Federal Unemployment Benefits To Run Out From July 1

Even with recent employment reports showing sluggish job growth, federal unemployment benefits are still slated to run out starting this month, as reported by the Washington Post this week. While most state unemployment benefits provide 26 weeks of unemployment compensation, Congress in response to the recession had also provided an additional 26 weeks of unemployment to workers on behalf of the federal government. From the beginning of the recession to now, Congress has reauthorized the Federal Unemployment Compensation and the Extended Benefits programs over ten times in order to ensure that most Americans have at least a full year of unemployment compensation available to them. While the last reauthorization of the federal benefits was in February, these federal benefits are slated to phase out starting July 1 and without further Congressional action will no longer be available to any worker by December 31 of this year.
What this means is that for workers still facing an unemployment rate of 8.2 percent, unchanged for months, they will no longer have an important security net for them and their families. As the New York Times reported today, the nation added just 80,000 jobs in June, doing little to address the continuing unemployment and underemployment of millions of American workers. And with little hope of an additional stimulus measure passing Congress before the end of the year, these numbers will probably remain unchanged.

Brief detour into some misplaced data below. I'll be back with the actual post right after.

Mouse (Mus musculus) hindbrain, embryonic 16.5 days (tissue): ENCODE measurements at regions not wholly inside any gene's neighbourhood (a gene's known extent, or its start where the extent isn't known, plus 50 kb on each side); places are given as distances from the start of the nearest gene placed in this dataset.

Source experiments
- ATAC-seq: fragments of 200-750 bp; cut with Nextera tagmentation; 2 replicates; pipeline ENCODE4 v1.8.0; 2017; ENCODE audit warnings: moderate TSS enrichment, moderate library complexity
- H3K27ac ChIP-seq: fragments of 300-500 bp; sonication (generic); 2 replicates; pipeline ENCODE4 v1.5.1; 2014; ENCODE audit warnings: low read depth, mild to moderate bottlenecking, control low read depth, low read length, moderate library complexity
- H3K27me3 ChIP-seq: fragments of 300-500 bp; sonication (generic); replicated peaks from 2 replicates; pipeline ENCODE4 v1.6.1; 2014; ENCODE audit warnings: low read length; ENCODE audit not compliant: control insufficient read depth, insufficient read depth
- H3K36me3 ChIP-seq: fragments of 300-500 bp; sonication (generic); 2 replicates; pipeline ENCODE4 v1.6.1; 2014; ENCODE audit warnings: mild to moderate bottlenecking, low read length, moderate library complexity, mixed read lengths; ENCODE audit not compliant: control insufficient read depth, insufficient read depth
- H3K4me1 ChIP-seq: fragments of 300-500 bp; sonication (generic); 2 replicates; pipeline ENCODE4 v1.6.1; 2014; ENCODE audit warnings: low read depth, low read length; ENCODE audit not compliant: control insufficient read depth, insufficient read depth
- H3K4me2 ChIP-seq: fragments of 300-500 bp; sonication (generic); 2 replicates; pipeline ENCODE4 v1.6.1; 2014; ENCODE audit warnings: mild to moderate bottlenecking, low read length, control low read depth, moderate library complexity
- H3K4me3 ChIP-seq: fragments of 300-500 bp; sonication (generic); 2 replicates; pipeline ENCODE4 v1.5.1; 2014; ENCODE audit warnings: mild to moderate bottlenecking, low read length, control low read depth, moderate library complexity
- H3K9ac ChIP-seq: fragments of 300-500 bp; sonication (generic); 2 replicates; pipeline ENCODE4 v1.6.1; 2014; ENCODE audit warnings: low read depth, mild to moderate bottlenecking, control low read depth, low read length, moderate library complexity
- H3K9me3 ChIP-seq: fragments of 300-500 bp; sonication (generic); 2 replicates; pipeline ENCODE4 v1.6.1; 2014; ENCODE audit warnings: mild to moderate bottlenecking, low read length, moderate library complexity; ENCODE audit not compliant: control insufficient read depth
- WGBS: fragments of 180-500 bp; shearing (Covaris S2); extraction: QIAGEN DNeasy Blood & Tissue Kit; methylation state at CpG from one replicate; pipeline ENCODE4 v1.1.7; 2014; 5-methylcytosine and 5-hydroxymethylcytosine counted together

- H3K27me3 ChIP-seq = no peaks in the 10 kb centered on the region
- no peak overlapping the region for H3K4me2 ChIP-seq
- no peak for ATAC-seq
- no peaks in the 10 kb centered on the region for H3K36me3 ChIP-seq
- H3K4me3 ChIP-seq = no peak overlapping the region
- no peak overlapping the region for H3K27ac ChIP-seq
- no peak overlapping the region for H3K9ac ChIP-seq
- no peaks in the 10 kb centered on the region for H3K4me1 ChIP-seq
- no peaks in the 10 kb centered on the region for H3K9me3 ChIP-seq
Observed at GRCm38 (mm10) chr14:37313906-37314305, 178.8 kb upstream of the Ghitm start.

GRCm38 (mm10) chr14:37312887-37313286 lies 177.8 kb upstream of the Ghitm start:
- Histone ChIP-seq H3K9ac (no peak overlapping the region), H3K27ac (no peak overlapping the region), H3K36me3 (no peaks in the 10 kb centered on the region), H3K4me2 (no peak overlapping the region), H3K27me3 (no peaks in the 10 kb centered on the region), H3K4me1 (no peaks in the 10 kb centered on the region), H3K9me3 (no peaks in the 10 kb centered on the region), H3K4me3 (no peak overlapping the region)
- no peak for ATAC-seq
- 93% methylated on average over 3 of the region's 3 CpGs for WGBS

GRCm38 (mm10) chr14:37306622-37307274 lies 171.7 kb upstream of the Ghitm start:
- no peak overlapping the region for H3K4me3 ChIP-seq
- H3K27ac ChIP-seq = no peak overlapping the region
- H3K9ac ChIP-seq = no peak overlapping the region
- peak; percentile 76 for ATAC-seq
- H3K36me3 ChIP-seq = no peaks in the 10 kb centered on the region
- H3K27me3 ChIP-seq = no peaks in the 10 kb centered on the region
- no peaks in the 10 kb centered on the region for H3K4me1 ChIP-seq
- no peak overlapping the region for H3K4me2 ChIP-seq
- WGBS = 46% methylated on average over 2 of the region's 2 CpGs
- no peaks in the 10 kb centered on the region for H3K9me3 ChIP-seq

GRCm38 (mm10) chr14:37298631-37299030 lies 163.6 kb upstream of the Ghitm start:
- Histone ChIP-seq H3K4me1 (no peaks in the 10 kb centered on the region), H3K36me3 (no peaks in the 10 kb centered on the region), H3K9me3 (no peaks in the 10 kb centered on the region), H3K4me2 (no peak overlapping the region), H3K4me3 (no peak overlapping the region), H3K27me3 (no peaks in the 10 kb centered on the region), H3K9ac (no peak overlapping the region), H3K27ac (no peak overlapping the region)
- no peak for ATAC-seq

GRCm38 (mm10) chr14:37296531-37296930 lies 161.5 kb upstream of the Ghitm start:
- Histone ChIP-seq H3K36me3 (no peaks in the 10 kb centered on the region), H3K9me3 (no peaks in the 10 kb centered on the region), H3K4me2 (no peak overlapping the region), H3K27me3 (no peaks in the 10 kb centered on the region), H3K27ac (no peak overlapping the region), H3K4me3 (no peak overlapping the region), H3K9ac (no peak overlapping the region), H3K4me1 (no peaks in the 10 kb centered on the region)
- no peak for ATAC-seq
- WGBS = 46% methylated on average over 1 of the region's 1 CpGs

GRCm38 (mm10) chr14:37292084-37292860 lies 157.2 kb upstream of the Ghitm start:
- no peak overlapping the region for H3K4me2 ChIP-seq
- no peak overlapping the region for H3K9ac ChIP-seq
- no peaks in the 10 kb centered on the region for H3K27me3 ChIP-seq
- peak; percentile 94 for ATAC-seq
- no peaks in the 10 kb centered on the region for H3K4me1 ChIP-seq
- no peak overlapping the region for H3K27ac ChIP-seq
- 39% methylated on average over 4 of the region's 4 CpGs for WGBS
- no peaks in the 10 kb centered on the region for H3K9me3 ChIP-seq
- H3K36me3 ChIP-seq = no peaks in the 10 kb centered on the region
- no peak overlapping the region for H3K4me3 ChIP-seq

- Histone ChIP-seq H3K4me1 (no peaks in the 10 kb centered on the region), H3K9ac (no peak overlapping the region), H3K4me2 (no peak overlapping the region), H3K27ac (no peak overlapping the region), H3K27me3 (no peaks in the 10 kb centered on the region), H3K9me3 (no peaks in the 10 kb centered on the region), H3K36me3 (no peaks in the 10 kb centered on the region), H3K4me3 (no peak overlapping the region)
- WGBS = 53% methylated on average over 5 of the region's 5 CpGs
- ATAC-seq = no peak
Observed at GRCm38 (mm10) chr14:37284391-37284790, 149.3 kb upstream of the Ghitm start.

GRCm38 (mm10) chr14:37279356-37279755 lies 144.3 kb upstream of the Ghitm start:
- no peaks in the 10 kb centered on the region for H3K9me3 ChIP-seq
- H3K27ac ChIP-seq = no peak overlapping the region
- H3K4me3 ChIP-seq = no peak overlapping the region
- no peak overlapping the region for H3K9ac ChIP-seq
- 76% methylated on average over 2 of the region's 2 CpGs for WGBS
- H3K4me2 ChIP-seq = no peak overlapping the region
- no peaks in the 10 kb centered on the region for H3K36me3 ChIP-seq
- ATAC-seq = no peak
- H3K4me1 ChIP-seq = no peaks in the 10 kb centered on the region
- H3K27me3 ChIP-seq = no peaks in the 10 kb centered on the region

The mechanics of the phase out of federal unemployment benefits is simple but devastating for workers. Starting July 1, any worker who loses their job will only be eligible for their state unemployment benefits and there will be no federal benefits available to them if they do not find a job by December 31. Those who do find a job before December 31 will then be eligible for unemployment benefits up to December 29 at a maximum. If Congress does not reauthorize the Federal Unemployment Compensation and Extended Benefits programs, all federal unemployment benefits for any workers at the end of this year will be completely phased out.
As a result, if Congress does not otherwise act, all workers after December 31 will only be eligible for their state unemployment benefits. Every state’s level of benefits differ; in California, for example, one of the states that was hardest hit in the recession with an unemployment rate at 11 percent, most workers are only eligible for up to 26 weeks of unemployment.
With the average number of time unemployed for most workers now topping nine months, as reported in the New York Times, the only 26 weeks that most workers will be eligible for after the federal unemployment provisions run out will leave many workers across the nation vulnerable and unprotected.
For those interested in employee rights everywhere, this development is a major setback. With this issue coupled with the rise of wage theft across the nation, many workers are certainly beginning to feel under siege. With election season already in full swing, many workers may lose their unemployment benefits just in time for election day. It remains to be seen whether Congress will take seriously this most important issue that will be on many Americans’ minds on November 6.

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